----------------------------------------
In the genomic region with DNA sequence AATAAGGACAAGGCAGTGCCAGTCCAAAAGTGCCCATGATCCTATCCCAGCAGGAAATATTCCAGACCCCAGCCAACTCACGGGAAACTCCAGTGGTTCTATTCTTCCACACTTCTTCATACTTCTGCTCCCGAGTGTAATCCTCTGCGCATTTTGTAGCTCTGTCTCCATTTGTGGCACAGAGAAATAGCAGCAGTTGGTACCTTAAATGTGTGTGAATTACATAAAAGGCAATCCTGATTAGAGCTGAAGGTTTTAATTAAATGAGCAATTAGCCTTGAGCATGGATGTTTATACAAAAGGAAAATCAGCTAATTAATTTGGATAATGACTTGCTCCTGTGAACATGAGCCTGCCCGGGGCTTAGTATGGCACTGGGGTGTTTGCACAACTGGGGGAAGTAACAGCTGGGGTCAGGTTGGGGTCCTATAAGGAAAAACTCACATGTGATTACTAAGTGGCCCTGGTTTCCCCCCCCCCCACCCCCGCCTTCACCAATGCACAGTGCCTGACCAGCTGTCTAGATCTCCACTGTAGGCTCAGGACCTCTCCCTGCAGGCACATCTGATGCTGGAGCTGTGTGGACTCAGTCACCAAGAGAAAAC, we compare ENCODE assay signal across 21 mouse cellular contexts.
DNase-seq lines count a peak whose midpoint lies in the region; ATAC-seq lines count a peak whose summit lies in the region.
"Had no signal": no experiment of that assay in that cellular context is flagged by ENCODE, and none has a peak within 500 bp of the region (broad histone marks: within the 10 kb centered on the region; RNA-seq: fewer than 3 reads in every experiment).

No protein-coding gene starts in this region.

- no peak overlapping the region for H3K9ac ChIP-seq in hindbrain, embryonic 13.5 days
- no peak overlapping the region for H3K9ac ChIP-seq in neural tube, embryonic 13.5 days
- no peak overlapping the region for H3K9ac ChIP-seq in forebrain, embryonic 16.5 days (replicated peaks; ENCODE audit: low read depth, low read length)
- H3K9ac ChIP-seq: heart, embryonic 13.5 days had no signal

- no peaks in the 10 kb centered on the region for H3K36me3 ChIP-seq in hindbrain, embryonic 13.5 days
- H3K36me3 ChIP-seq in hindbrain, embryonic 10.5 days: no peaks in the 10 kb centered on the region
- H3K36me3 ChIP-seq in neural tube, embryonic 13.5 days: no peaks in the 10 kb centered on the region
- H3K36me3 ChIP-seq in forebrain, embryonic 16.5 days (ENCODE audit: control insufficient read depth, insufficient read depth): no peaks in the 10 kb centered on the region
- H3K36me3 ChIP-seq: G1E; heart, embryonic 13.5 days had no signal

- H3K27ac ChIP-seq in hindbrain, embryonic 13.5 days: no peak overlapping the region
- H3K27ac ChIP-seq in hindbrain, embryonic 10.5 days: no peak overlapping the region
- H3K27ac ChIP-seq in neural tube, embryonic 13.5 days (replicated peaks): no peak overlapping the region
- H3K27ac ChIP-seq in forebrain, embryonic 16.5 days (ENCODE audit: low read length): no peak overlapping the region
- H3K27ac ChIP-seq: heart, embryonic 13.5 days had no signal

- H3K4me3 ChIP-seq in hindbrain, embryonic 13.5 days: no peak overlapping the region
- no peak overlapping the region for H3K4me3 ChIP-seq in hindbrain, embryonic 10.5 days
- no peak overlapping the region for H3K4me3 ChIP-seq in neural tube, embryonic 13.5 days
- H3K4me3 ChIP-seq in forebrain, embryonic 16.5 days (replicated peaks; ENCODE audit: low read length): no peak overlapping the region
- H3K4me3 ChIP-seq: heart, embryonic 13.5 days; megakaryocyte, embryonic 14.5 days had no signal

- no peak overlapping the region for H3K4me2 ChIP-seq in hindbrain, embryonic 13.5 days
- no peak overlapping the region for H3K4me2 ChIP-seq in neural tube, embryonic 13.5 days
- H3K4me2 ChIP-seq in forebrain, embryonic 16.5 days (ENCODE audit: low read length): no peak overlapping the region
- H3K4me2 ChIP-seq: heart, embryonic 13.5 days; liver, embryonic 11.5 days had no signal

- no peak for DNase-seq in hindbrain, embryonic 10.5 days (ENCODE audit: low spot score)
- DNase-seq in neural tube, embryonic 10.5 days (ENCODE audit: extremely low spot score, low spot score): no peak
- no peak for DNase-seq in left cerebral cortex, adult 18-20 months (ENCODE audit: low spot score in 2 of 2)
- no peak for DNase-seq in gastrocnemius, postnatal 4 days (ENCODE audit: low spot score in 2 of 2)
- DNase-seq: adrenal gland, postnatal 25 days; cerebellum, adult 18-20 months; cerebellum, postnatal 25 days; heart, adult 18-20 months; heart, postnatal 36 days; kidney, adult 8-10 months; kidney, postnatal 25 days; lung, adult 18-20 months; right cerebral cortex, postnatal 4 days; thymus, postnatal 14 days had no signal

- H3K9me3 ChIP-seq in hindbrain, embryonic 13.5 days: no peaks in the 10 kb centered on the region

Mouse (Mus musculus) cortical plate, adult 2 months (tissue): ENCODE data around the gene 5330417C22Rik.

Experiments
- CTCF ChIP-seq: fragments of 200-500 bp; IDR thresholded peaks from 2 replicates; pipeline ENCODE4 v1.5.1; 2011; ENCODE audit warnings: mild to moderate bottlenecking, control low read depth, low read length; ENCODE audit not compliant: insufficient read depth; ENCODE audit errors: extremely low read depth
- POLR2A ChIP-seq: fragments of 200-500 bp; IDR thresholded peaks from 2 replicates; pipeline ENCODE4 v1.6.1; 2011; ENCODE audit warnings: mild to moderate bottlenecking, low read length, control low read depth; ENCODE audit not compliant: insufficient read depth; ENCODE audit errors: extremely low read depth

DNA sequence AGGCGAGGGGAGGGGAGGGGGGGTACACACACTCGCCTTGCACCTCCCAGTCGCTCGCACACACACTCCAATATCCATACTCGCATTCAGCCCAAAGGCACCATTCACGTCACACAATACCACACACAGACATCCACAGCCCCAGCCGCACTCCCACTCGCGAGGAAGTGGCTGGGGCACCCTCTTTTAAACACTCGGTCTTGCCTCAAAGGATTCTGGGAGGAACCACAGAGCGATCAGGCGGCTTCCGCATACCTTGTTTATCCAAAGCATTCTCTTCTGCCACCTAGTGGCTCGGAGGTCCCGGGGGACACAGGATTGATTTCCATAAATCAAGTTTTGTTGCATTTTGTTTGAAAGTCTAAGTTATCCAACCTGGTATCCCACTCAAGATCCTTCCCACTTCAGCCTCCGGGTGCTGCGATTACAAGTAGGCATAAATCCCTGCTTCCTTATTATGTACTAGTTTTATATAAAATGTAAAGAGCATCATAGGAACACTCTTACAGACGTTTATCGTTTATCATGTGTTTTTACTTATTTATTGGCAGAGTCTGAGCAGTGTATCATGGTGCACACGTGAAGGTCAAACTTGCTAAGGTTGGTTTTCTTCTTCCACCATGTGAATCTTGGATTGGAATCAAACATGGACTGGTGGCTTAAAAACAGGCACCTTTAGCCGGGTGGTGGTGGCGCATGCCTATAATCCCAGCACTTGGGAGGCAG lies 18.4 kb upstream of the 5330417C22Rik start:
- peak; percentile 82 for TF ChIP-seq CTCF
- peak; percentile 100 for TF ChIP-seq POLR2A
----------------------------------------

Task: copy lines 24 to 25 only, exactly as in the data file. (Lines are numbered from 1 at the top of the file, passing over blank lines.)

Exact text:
- no peak overlapping the region for H3K4me2 ChIP-seq in hindbrain, embryonic 13.5 days
- no peak overlapping the region for H3K4me2 ChIP-seq in neural tube, embryonic 13.5 days